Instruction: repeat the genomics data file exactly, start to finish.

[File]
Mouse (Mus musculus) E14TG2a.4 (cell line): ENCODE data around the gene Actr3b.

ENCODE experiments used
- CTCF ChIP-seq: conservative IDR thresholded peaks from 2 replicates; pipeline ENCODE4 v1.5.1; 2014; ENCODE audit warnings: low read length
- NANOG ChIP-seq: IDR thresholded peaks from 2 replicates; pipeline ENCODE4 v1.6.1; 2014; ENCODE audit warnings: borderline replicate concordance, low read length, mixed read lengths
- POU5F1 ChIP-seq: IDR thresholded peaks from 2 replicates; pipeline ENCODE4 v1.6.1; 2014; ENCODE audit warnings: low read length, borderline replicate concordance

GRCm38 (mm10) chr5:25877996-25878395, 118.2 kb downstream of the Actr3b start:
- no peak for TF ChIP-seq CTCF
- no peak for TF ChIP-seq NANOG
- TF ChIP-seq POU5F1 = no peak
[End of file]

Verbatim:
Mouse (Mus musculus) E14TG2a.4 (cell line): ENCODE data around the gene Actr3b.

ENCODE experiments used
- CTCF ChIP-seq: conservative IDR thresholded peaks from 2 replicates; pipeline ENCODE4 v1.5.1; 2014; ENCODE audit warnings: low read length
- NANOG ChIP-seq: IDR thresholded peaks from 2 replicates; pipeline ENCODE4 v1.6.1; 2014; ENCODE audit warnings: borderline replicate concordance, low read length, mixed read lengths
- POU5F1 ChIP-seq: IDR thresholded peaks from 2 replicates; pipeline ENCODE4 v1.6.1; 2014; ENCODE audit warnings: low read length, borderline replicate concordance

GRCm38 (mm10) chr5:25877996-25878395, 118.2 kb downstream of the Actr3b start:
- no peak for TF ChIP-seq CTCF
- no peak for TF ChIP-seq NANOG
- TF ChIP-seq POU5F1 = no peak